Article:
One might have hoped that the resultant rage and frustration of the intellectuals who mastermined the whole thing could have been directed inward, resulting in a suicide pact that would have eliminated them from history.
History was not so fortunate.
Instead, it was about this time that Karl's descendents met Sigmund. In searching around for explanations for the sad failures of Marxism, Freud's theories of the unconscious seemed like a lifeline--a potential explanation of why everything had gone wrong.
Instead of blaming the theory, they blamed human nature.
Instead of understanding how capitalism worked with human nature, instead of against it, they claimed that capitalism had psychologically repressed the proletariat!
If only they could tap into that instinctual energy, then they could have control over the proletariat and bring about the desired political and economic result.
So it was that the relationship was initiated. As Stephen Hicks notes (pg 167-8):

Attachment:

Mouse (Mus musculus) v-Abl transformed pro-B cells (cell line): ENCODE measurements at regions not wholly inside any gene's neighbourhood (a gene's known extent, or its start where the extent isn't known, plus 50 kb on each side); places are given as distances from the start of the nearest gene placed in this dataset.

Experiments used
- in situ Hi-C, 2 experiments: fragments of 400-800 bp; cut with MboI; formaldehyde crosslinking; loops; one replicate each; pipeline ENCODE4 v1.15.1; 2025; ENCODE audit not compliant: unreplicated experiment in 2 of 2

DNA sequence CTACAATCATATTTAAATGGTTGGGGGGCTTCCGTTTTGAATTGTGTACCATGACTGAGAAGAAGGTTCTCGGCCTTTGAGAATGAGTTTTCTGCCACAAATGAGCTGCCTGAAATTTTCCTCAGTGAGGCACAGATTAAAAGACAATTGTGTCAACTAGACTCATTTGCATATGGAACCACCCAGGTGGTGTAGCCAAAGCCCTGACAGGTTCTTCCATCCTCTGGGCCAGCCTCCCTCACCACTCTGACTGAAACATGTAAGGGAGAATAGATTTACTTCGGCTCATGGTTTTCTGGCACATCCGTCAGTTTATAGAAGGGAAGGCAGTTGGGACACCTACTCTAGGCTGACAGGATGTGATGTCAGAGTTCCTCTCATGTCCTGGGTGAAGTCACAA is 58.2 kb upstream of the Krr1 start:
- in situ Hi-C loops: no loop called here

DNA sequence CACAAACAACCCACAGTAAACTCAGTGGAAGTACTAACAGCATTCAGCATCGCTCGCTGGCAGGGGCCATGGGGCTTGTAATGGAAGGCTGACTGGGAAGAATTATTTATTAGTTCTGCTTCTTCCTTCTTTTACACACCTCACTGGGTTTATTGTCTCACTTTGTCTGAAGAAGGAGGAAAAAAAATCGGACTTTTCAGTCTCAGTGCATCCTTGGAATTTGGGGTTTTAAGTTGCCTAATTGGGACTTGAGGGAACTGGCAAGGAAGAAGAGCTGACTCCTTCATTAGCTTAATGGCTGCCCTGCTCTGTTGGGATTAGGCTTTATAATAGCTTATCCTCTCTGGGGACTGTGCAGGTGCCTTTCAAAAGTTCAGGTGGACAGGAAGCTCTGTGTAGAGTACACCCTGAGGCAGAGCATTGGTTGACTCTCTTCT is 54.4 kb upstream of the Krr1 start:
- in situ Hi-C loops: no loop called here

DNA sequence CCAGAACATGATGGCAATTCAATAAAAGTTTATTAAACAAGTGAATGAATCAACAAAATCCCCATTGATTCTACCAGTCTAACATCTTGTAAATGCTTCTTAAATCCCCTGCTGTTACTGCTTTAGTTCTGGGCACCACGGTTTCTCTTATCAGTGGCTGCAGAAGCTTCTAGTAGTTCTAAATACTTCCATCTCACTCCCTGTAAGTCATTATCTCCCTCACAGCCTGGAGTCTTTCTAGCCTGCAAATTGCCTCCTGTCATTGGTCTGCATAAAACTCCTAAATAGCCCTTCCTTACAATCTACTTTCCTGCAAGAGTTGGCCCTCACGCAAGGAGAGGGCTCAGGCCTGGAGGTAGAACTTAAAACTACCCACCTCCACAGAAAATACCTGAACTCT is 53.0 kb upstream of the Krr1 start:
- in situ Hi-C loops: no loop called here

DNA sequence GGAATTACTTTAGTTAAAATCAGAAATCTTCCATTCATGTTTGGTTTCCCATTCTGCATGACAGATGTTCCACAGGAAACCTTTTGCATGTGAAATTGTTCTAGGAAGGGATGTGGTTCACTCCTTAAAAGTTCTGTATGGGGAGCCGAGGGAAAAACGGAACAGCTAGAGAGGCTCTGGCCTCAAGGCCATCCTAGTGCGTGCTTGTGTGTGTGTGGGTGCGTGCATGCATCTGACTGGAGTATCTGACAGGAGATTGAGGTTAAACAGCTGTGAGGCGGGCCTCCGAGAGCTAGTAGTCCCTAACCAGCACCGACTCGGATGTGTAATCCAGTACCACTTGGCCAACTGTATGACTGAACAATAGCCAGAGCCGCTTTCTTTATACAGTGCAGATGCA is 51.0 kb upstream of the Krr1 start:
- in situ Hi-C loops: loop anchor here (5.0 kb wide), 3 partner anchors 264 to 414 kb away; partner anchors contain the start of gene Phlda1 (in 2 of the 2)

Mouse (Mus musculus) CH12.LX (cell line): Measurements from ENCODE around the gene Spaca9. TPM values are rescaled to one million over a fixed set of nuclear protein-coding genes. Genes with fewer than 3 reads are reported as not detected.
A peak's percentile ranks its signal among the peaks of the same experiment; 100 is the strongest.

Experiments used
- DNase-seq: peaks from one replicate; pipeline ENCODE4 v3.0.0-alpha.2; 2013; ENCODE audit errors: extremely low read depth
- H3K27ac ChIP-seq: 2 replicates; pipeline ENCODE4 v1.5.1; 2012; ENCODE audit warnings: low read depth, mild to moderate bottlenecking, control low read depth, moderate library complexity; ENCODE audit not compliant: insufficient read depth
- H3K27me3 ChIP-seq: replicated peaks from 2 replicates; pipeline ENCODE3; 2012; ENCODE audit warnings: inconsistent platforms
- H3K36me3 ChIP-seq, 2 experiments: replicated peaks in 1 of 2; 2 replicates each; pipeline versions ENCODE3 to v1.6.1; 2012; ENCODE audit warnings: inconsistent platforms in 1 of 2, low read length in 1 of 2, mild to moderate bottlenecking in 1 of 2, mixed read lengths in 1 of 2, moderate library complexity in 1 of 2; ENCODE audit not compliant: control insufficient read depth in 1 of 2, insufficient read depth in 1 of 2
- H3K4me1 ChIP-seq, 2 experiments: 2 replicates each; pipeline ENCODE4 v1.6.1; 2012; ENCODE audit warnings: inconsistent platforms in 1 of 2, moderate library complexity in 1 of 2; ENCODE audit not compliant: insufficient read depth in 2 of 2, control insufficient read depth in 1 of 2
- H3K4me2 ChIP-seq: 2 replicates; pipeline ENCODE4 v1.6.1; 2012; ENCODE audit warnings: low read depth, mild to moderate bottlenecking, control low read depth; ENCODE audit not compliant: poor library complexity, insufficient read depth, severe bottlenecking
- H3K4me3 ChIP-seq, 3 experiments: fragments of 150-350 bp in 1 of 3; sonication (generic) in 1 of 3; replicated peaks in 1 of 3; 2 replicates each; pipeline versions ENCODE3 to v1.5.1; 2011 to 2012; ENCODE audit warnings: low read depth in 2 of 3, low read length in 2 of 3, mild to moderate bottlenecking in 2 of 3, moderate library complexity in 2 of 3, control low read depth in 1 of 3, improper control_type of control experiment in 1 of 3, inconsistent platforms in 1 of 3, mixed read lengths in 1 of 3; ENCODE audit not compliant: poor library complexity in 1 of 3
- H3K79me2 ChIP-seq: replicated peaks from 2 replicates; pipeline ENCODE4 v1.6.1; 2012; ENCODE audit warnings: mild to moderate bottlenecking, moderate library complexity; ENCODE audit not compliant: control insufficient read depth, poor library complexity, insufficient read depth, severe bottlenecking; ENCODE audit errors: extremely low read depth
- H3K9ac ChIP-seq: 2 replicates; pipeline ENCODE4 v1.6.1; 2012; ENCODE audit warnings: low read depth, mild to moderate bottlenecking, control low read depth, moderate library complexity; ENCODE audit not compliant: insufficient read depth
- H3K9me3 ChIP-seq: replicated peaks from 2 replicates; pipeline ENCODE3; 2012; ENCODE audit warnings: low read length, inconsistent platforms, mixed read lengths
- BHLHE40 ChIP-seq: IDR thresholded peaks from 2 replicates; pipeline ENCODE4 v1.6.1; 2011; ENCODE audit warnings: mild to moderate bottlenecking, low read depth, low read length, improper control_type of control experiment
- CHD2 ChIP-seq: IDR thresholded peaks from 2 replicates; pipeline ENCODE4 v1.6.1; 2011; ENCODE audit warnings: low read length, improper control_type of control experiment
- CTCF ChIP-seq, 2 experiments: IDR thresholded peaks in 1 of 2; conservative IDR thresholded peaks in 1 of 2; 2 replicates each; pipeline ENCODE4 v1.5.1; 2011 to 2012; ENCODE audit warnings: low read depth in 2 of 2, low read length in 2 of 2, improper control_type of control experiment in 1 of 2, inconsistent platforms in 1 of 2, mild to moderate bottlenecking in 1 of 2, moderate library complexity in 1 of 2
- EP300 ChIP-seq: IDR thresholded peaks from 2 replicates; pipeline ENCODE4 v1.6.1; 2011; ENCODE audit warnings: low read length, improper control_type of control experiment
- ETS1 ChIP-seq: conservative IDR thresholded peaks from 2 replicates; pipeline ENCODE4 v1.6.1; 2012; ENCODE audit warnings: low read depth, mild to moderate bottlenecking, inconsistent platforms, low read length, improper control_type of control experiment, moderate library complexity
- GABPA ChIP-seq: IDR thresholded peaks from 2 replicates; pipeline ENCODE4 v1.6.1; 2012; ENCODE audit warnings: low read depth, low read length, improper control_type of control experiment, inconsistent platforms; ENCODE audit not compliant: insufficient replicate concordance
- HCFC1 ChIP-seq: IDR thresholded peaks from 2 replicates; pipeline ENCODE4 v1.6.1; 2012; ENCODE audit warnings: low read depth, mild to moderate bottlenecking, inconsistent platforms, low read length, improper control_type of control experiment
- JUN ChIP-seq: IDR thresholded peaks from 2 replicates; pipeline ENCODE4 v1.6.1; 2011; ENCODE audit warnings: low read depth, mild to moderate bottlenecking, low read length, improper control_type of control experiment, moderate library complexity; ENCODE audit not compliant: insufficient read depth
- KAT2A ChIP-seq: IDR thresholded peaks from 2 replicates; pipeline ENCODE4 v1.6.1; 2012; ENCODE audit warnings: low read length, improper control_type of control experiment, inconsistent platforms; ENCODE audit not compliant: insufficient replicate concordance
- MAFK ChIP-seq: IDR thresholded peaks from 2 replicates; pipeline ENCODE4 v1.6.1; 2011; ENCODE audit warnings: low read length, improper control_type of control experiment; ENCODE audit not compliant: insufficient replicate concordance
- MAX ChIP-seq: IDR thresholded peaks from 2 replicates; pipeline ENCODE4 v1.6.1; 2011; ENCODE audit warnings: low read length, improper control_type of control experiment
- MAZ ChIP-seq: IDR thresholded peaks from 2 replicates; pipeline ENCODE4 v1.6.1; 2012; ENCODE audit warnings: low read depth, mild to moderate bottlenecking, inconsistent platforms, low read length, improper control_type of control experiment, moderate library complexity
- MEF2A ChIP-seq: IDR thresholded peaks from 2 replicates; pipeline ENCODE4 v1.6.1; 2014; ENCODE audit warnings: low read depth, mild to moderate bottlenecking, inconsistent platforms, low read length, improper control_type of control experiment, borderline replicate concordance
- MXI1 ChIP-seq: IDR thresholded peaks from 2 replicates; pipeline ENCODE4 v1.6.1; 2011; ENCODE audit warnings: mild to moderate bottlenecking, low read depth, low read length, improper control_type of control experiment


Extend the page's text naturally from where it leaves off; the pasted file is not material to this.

...Marcuse concluded [that] capitalism's repression of human nature may be socialism's salvation. Capitalism's rational technocracy suppresses human nature to the point that it bursts out in irrationalisms--in violence, criminality, racism, and all of societies other pathologies. But by encouraging those irrationalisms the new revolutionaries can destroy the system. So the first task of the revolutionary is to seek out those idividuals and energies on the margins of society; the outcast, the disorderly, and the forbidden--anyone and anything that capitalism's power structure has not yet succeeded in commodifying and dominating totally. All such marginalized and outcast elements will be "irrational," "immoral," and even "criminal," especially by capitalist definitiion, but that is precisely what the revolutionary needs. Any such outcast element could "break through the false consciousness [and] provide the Archimedian point for a larger emancipation."